Tripped out childhood
Billy Van’s one man gang We all have them. Those fragile childhood memories that seem like vague dreams of people or moments that only exist as foggy images. For me, many of them consist of Saturday and Sunday mornings in the television room in the basement of my parents’ home in Edmonton. In the mornings, I would scramble downstairs with a bowl of sugared cereal and turn on the TV. Chomping away I would watch, square eyed, as programs fed me images that to this day still linger in both my con and sub-conscious. After years of searching, one of the most influential and formative shows from my childhood has finally been released on DVD, while also finding new life on CHUM’s Drive-In Classics. If you’ve never seen it you’ll be amazed that it ever existed, and if you do remember it you’ll have a blast reliving it.
Welcome to The Hilarious House of Frightenstein.
It opens with a flash of crooked purple lightening. As the howls of wolves and screams of fear echo in our ears, a disembodied head of the master of campy horror, Vincent Price floats across the screen, inviting us to enter the dark and strange world of Castle Frightenstein. Then begins the music. A carnivalesque number composed on a Moog synthesizer, it brings us into the Castle where we meet the central character of Count Frightenstein and his bumblingly rotund, green assistant, Igor (Fishka Rais). Banished from Transylvania for failing to revive a Frankenstein—like monster named Brucie, the pair have been relegated to a second rate castle until they can bring Brucie back to life. This is as much story as the show offers, but the content and characters are the real reason to watch.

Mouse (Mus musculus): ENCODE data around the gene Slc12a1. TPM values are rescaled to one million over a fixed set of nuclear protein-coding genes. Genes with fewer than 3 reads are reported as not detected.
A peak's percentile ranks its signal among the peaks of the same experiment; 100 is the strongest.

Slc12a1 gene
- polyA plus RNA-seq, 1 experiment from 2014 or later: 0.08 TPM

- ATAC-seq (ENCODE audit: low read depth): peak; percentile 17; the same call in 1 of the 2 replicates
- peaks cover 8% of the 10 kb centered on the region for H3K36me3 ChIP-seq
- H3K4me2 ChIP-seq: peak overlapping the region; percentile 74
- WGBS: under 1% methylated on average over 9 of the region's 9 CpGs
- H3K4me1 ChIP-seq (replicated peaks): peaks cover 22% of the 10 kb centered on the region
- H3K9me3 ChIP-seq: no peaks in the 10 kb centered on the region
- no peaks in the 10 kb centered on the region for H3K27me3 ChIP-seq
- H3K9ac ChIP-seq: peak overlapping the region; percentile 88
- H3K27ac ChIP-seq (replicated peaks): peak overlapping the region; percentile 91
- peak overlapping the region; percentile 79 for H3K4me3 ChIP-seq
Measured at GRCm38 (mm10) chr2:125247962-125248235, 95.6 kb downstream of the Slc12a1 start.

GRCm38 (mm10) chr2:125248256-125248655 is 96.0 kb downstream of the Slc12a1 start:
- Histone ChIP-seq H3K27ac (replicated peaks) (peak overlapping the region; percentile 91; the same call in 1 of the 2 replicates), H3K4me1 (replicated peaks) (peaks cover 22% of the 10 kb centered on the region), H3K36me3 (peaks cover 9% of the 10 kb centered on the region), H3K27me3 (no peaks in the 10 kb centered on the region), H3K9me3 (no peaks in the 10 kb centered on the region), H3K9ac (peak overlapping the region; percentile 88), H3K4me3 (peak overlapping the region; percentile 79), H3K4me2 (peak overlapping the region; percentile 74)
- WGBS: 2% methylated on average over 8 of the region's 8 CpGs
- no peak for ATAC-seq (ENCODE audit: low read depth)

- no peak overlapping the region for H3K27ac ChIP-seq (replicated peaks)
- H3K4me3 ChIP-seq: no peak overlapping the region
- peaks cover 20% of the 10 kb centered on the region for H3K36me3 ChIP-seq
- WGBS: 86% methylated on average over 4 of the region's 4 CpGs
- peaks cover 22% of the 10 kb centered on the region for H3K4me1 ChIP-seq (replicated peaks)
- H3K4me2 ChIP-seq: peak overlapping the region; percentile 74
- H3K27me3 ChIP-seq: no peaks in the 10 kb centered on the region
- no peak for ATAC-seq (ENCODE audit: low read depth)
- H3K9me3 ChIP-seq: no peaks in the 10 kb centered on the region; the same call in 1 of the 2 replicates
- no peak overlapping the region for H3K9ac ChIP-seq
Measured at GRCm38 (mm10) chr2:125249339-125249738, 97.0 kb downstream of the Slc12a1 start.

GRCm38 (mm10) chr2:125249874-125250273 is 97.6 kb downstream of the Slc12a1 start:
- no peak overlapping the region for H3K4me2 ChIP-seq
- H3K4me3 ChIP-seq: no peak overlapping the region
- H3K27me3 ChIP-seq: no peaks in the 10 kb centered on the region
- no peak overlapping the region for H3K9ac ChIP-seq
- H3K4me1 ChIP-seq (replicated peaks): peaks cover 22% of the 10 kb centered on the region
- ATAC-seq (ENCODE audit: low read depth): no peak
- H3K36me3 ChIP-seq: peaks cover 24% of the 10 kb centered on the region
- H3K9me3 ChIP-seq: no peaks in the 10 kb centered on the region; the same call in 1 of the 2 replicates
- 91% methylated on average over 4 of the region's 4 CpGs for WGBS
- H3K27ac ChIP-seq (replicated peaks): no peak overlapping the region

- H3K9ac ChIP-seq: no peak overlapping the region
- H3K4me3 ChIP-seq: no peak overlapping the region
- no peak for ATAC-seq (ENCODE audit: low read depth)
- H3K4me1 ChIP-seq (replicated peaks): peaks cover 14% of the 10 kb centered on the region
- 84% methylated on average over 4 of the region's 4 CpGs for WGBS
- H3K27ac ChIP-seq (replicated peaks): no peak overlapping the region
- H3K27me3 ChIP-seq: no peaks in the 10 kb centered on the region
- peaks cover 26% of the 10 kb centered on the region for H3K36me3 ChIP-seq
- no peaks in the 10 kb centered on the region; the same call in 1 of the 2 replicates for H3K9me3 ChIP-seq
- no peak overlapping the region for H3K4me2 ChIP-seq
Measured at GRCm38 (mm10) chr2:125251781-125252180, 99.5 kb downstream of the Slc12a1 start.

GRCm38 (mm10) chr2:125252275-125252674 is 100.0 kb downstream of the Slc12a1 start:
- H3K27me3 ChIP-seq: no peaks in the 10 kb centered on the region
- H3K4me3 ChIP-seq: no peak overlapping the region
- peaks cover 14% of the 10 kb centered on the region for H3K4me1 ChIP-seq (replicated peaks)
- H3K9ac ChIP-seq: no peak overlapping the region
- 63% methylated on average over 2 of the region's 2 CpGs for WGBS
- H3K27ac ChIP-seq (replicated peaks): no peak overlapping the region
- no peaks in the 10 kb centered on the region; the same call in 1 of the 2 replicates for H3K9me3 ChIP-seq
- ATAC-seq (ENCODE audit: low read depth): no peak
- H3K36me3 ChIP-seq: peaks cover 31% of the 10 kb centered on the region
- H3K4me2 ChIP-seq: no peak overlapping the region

The brainchild of Toronto actor Billy Van and Canadian television producer Riff Markovitz, the show, consisting of 130, 60-minute episodes, was produced over the course of nine to twelve months in 1971. Produced by Hamilton’s independent television broadcaster CHCH, it was a strange and psychedelic skit based show that featured lead actor Van performing over nine of the central characters (credits read: Billy Van, Billy Van, Billy Van, etc. and Vincent Price). Filmed completely out of sequence, all of the individual character segments were shot together, and then the show was edited together from all of the pieces. Consequently the actors would spend weeks at a time playing a particular character. One part campy horror fun, it mixes left brain tangents with semi-educational segments featuring spooky and kooky characters.
The Hilarious House of Frightenstein was more than just a kid’s show. With characters like the seemingly drunk Grizelda the Ghastly Gourmet and stoned out Superhippie, the show is peppered with “Far Out’s”, “Groovy’s” and “Can You Dig It’s” making it a wonderful cultural capsule. For the musical sequences electric psychedelic backgrounds takeover when radio DJ The Wolfman and our friend Igor dance to 60’s and 70’s music that The Wolfman plays on his show. Then there are legitimate learning moments with Professor Julius Sumner Miller as he discusses and demonstrates his understanding of physics and mathematics, and with odd DR. Pet Vet who only features relatively common everyday pets; all of this and more on a Saturday morning. When Billy Van died in 2003, many worried that the show would be forgotten about, existing only in memory. Happily, that is not the case and this made in Canada piece of magic is out there again now, ready to mess with another generation of kids’ minds.